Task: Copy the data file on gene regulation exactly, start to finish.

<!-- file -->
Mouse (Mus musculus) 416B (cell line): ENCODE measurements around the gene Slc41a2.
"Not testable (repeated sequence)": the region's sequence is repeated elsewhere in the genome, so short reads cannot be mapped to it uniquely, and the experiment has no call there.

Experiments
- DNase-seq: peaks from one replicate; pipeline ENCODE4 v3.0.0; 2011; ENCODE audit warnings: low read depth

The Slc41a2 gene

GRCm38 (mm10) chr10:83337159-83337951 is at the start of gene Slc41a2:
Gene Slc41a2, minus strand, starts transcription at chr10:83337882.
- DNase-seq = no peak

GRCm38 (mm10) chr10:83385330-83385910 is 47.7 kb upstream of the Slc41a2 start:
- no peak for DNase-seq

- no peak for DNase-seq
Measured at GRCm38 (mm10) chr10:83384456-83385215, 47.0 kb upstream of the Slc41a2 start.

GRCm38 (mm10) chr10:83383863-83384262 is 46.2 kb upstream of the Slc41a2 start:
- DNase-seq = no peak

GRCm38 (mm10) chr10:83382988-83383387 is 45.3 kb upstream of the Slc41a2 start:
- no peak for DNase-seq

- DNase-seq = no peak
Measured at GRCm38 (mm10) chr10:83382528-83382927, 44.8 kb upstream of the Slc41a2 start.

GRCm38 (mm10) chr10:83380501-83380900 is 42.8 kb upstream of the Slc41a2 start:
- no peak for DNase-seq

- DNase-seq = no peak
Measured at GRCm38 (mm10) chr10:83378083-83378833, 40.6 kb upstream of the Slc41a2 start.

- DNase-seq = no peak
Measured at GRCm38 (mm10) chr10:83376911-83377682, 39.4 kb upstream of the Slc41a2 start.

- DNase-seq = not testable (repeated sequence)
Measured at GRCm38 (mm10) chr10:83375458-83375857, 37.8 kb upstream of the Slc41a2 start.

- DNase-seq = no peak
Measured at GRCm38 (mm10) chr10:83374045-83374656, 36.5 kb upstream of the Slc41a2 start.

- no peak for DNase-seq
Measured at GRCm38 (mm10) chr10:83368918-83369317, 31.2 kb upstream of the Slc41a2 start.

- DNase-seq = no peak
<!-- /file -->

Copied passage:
Mouse (Mus musculus) 416B (cell line): ENCODE measurements around the gene Slc41a2.
"Not testable (repeated sequence)": the region's sequence is repeated elsewhere in the genome, so short reads cannot be mapped to it uniquely, and the experiment has no call there.

Experiments
- DNase-seq: peaks from one replicate; pipeline ENCODE4 v3.0.0; 2011; ENCODE audit warnings: low read depth

The Slc41a2 gene

GRCm38 (mm10) chr10:83337159-83337951 is at the start of gene Slc41a2:
Gene Slc41a2, minus strand, starts transcription at chr10:83337882.
- DNase-seq = no peak

GRCm38 (mm10) chr10:83385330-83385910 is 47.7 kb upstream of the Slc41a2 start:
- no peak for DNase-seq

- no peak for DNase-seq
Measured at GRCm38 (mm10) chr10:83384456-83385215, 47.0 kb upstream of the Slc41a2 start.

GRCm38 (mm10) chr10:83383863-83384262 is 46.2 kb upstream of the Slc41a2 start:
- DNase-seq = no peak

GRCm38 (mm10) chr10:83382988-83383387 is 45.3 kb upstream of the Slc41a2 start:
- no peak for DNase-seq

- DNase-seq = no peak
Measured at GRCm38 (mm10) chr10:83382528-83382927, 44.8 kb upstream of the Slc41a2 start.

GRCm38 (mm10) chr10:83380501-83380900 is 42.8 kb upstream of the Slc41a2 start:
- no peak for DNase-seq

- DNase-seq = no peak
Measured at GRCm38 (mm10) chr10:83378083-83378833, 40.6 kb upstream of the Slc41a2 start.

- DNase-seq = no peak
Measured at GRCm38 (mm10) chr10:83376911-83377682, 39.4 kb upstream of the Slc41a2 start.

- DNase-seq = not testable (repeated sequence)
Measured at GRCm38 (mm10) chr10:83375458-83375857, 37.8 kb upstream of the Slc41a2 start.

- DNase-seq = no peak
Measured at GRCm38 (mm10) chr10:83374045-83374656, 36.5 kb upstream of the Slc41a2 start.

- no peak for DNase-seq
Measured at GRCm38 (mm10) chr10:83368918-83369317, 31.2 kb upstream of the Slc41a2 start.

- DNase-seq = no peak